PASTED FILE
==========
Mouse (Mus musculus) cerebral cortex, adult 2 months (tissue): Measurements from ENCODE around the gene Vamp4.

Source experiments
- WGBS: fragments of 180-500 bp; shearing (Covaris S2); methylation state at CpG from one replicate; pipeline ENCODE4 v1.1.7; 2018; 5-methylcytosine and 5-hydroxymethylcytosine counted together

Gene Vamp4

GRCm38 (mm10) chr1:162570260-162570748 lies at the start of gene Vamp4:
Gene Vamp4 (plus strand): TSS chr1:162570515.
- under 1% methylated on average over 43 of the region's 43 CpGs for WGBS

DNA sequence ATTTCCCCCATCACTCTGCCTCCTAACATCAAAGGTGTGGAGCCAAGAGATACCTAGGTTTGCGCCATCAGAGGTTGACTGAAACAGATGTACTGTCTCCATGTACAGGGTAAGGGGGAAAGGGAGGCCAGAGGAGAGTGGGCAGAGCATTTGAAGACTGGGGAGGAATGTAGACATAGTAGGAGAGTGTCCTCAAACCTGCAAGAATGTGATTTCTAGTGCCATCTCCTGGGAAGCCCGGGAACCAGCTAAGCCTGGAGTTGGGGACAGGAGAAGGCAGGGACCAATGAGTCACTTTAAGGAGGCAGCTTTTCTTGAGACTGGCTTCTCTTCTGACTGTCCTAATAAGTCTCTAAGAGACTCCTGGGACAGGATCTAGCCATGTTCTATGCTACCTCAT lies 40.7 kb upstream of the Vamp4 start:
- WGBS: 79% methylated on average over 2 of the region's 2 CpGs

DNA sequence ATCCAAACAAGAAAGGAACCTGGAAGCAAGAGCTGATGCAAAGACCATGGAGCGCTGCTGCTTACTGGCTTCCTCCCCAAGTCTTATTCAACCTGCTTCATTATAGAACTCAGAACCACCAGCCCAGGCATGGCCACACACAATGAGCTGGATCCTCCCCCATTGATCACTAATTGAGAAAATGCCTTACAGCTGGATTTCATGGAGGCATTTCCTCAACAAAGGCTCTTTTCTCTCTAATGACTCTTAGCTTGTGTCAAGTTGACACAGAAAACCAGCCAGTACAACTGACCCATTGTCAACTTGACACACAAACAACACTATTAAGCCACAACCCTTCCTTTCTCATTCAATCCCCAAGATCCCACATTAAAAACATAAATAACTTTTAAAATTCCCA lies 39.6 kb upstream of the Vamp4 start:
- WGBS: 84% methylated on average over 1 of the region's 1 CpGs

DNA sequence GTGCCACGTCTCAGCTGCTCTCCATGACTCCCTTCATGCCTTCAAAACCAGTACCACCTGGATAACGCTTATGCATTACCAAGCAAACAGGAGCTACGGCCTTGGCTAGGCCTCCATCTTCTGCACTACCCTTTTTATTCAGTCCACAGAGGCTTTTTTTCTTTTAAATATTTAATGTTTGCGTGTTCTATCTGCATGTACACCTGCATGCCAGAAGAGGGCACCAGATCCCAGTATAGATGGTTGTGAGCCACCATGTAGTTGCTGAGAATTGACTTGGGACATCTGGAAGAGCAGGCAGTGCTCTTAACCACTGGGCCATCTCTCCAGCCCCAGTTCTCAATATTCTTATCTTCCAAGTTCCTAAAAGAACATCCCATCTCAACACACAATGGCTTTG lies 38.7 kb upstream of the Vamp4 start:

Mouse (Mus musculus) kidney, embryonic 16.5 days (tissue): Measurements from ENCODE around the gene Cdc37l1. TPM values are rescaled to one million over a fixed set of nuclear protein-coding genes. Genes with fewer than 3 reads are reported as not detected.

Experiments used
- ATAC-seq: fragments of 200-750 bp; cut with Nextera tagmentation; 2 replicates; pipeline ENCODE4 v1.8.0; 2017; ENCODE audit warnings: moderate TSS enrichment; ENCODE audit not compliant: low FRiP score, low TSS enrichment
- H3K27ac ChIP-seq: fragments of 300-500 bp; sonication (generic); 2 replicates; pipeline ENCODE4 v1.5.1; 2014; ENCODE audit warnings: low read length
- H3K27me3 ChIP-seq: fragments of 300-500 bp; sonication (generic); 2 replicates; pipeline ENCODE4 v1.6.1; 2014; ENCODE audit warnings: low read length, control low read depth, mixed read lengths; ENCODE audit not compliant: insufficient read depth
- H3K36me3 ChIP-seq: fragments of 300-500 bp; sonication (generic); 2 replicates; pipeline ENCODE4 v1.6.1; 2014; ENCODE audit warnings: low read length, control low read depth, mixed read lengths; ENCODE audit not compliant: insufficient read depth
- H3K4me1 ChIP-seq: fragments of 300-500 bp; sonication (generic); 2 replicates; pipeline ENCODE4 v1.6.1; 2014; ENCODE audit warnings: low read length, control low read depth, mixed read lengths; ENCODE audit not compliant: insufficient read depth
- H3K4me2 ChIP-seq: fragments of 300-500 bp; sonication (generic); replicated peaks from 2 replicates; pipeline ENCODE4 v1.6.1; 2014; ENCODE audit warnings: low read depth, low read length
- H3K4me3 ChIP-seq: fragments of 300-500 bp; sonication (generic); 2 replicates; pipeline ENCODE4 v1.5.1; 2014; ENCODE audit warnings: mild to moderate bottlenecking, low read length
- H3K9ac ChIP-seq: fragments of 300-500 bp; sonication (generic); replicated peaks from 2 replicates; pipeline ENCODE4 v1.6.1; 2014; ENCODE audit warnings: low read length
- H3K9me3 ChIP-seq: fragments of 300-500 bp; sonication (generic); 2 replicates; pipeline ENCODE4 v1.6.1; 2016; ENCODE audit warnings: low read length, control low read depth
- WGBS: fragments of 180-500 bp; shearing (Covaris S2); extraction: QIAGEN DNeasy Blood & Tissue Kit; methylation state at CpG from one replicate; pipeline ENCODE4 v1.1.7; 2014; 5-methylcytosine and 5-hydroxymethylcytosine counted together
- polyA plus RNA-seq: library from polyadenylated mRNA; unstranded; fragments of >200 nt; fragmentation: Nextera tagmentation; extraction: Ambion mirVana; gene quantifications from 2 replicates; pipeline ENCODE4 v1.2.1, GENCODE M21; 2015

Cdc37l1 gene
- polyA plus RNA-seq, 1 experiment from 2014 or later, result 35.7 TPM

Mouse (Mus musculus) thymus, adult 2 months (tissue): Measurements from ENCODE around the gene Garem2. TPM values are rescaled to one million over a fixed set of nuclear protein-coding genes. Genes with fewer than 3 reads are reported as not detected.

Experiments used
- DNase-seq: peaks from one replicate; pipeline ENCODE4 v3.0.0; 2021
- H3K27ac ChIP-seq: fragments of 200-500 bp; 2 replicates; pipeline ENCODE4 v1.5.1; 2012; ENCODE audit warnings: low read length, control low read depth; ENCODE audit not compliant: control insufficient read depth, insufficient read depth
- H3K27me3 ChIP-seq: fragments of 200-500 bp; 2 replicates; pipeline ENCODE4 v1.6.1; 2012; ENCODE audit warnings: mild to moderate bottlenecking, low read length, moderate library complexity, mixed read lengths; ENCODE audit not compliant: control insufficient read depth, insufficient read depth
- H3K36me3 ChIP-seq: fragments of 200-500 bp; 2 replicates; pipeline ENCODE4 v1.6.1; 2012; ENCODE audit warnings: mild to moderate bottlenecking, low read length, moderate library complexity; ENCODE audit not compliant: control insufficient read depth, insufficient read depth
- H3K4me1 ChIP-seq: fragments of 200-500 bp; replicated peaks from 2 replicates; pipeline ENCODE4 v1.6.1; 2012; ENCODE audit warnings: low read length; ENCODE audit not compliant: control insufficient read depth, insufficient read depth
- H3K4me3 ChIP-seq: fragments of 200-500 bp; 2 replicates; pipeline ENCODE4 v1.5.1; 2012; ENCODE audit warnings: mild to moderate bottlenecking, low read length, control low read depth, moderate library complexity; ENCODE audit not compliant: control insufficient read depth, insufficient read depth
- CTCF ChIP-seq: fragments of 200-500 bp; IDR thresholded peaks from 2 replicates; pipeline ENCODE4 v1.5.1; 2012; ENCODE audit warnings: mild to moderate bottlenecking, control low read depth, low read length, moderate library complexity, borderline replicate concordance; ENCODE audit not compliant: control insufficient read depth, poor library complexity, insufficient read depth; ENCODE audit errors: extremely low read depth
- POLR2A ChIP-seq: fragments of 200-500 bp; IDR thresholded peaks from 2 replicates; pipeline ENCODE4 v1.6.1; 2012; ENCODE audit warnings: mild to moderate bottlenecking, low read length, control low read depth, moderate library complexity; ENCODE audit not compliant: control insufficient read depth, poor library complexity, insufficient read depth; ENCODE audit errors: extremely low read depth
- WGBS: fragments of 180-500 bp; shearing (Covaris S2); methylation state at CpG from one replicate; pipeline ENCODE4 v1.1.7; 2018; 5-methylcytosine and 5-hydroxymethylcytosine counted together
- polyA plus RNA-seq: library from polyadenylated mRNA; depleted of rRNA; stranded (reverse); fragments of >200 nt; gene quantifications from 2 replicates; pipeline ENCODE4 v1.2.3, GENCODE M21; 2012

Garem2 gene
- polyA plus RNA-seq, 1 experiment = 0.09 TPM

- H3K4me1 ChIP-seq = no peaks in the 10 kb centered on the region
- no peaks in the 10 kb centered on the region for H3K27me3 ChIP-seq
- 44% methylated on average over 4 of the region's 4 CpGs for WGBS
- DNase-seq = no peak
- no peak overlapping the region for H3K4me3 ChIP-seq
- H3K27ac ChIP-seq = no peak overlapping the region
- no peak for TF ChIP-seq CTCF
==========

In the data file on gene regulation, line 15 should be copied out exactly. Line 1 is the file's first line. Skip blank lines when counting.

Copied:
- ATAC-seq: fragments of 200-750 bp; cut with Nextera tagmentation; 2 replicates; pipeline ENCODE4 v1.8.0; 2017; ENCODE audit warnings: moderate TSS enrichment; ENCODE audit not compliant: low FRiP score, low TSS enrichment